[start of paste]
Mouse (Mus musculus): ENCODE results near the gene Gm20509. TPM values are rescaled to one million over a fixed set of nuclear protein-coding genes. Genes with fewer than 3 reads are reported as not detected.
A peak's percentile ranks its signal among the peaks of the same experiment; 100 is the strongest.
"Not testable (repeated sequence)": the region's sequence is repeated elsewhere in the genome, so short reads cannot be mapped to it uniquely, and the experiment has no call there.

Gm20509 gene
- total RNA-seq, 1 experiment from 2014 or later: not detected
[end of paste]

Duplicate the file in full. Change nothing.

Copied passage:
Mouse (Mus musculus): ENCODE results near the gene Gm20509. TPM values are rescaled to one million over a fixed set of nuclear protein-coding genes. Genes with fewer than 3 reads are reported as not detected.
A peak's percentile ranks its signal among the peaks of the same experiment; 100 is the strongest.
"Not testable (repeated sequence)": the region's sequence is repeated elsewhere in the genome, so short reads cannot be mapped to it uniquely, and the experiment has no call there.

Gm20509 gene
- total RNA-seq, 1 experiment from 2014 or later: not detected